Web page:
To function efficiently, many local and national police departments have smaller divisions within their structure. Police lieutenants are the officers in charge of these divisions. As such, lieutenants are senior police officers with a range of leadership and law enforcement duties. If you believe it is possible to create a crime-free society and would like to work in a police force, you stand a good chance of rising to this position.
What Do Police Lieutenants Do?
The specific duties of police lieutenants varies depending on the primary responsibility of a division. For example, the scope of work of a lieutenant in charge of a counter terrorism division is wider than that of a lieutenant heading a street crimes unit. Regardless of this, they perform the following common duties:
- Taking and executing orders from a police captain
- Creating the goals and objectives of the division
- Assigning work activities to police officers posted to the division
- Organizing training programs for these officers
- Taking part in the development of the division’s annual budget
- Responding to public inquiries and incidents reported to the division
- Finding solutions to specific law enforcement issues
The rank of police lieutenant comes with some privileges. Although many police officers spend time outdoors responding to crimes, lieutenants spend more time in an office environment performing administrative tasks. In some cases, however, lieutenants may need to conduct patrols in police vehicles. This means the job involves working past the normal 9am to 5pm, Monday to Friday schedule. Be prepared to work during the night, weekends and holidays.
Like many law enforcement jobs, lieutenants can be exposed to physical harm: It is never an easy job dealing with criminals!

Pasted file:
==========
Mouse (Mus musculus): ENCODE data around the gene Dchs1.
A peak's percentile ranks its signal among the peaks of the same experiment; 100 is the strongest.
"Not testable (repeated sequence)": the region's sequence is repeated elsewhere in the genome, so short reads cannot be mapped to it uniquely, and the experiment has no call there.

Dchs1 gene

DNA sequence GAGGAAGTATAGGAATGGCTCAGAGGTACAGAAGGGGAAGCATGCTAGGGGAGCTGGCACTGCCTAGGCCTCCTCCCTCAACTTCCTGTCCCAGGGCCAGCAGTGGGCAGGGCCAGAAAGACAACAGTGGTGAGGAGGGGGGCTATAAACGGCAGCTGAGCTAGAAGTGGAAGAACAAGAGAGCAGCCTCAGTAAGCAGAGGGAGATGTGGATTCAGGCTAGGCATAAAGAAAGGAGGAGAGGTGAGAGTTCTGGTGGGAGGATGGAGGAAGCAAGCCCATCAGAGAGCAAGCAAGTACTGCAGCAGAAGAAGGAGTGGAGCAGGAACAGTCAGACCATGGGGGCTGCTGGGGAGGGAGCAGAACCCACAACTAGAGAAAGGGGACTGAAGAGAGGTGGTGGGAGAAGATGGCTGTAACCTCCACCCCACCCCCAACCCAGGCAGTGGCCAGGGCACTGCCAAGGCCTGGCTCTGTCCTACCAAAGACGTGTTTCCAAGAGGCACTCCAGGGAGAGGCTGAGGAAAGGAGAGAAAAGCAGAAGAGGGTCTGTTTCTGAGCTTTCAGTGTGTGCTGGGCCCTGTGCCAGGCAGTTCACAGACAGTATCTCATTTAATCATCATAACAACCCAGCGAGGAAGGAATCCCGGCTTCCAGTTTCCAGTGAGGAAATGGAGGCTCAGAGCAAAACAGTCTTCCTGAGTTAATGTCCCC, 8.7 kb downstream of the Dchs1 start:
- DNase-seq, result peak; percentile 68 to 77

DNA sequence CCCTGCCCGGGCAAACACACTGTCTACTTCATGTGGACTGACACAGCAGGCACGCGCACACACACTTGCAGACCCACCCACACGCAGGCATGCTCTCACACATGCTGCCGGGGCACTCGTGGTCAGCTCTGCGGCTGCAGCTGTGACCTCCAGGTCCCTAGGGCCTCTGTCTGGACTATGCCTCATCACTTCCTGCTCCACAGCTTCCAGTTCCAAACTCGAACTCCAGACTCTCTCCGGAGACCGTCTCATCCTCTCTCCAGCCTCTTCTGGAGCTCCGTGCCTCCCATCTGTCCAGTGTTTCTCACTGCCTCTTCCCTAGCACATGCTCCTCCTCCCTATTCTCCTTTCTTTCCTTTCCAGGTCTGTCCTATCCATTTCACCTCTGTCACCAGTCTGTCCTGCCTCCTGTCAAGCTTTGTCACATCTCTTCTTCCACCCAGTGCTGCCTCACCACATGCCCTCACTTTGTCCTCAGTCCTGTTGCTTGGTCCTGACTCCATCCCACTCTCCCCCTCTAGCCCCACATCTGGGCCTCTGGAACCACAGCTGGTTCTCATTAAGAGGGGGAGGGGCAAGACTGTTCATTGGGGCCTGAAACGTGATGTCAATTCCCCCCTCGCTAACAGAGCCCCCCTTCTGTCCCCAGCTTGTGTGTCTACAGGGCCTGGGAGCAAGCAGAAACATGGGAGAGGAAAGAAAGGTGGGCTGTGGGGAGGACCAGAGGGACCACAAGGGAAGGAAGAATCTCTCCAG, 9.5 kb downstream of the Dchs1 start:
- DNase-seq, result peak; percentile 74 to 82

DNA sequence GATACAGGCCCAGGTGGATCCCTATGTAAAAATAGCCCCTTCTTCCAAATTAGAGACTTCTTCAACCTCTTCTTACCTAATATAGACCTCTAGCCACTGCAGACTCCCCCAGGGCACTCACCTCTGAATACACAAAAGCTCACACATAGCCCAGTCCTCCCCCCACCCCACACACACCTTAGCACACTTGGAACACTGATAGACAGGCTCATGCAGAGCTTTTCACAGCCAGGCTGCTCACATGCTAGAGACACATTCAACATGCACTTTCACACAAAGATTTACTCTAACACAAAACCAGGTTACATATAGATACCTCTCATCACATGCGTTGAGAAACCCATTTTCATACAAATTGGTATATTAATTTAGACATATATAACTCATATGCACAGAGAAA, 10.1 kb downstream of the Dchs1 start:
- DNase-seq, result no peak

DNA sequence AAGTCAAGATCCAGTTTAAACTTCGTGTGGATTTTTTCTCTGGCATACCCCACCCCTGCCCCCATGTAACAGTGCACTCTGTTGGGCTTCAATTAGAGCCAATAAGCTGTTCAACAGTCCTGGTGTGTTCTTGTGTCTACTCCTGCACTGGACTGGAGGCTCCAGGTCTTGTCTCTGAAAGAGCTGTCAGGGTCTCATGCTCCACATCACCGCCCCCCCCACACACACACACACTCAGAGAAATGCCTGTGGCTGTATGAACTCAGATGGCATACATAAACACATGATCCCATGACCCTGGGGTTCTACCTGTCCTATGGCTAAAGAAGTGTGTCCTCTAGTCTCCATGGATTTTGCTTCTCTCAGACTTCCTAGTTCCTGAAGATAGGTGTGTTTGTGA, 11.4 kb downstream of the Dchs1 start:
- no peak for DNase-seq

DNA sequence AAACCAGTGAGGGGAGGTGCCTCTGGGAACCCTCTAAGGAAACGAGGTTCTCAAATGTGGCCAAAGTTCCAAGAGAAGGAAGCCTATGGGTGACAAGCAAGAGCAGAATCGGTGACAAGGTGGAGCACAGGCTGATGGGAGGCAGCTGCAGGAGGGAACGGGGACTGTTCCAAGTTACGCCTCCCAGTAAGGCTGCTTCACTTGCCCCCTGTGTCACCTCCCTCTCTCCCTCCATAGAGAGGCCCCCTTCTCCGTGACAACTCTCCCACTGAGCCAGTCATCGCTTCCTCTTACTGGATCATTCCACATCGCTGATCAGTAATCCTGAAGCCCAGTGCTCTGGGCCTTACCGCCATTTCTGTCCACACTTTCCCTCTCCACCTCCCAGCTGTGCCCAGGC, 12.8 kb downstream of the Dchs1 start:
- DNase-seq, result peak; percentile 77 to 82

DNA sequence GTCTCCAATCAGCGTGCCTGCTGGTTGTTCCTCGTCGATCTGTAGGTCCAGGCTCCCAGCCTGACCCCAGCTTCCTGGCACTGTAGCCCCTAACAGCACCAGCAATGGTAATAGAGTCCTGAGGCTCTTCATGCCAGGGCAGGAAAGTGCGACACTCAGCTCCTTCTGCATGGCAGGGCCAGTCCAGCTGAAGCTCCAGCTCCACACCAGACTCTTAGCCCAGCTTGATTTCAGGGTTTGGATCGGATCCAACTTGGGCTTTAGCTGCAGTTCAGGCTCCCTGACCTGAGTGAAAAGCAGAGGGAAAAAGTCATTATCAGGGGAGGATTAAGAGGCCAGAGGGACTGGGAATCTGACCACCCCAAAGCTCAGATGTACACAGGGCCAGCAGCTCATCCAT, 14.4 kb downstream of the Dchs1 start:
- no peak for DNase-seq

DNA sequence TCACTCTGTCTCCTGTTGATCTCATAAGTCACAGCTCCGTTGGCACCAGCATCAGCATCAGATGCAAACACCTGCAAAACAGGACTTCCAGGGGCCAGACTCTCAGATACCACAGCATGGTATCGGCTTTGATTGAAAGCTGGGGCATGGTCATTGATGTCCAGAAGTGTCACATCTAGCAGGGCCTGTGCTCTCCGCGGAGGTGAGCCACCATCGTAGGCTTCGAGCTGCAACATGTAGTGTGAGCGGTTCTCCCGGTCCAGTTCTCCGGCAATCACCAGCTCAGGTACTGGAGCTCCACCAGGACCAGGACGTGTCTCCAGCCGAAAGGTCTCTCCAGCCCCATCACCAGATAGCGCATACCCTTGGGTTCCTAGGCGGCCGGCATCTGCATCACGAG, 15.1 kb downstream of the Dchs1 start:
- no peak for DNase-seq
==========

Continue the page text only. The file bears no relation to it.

How much do police lieutenants make in a year? Find out below:
Average Annual Wage
Education and Training
To become a police lieutenant, you need to first become a police officer and later work your way up through ranks such as detective and sergeant.
Although the requirements for becoming a police officer vary by state, you generally need to:
- Be at least 21 years old
- Be an American citizen
- Have a high school diploma
- Have a clean criminal and drug background
- Pass a medical test
- Complete a police training program
After becoming a police officer, focus on gaining law enforcement experience. Many employers usually hire lieutenants with at least two years’ experience.
Since a post-secondary credential is also a key requirement, it is a good idea to obtain at least an associate degree in any of these fields:
- Criminal Justice
- Public Administration
- Law enforcement
With these qualifications, you are an ideal candidate for the job.
What skills and abilities do you need to be an effective police lieutenant? You need:
- Strong leadership skills
- Strong skills in public relations
- Planning, organizing and coordination skills
- Good problem-solving skills
- Skills in personnel management
- Skills in budget administration
- Physical stamina
- Analytical skills to assess law enforcement issues
- A knowledge of occupational hazards and safety practices
- The ability to delegate authority
After becoming a police lieutenant, you can still work your way up by earning more experience and importantly, proving your competence. If you are in charge of the street crimes unit, lowering the crime rate within a short period is a solid statement of your competence.
Besides pursuing a bachelor’s degree in any of the fields listed above, you can also join a local police association or the National Association of Police Organizations to show your dedication to the law enforcement field.
The employers of police lieutenants include:
- Town, city and county police departments
- State policy departments
- Federal law enforcement agencies, such as the U.S. Customs and Boarder Protection
With vast law enforcement knowledge and experience, you can progress to become a police captain. Other senior positions you could chase include police commander and chief of police.
Finally, the Bureau of Labor Statistics reports a slower-than-average (8 percent) job growth for all protective service occupations from 2012 through 2022. The trick to landing this position is gaining vast policing experience and earning an advanced degree. In addition, your desire to help America become a crime-free society can keep you determined.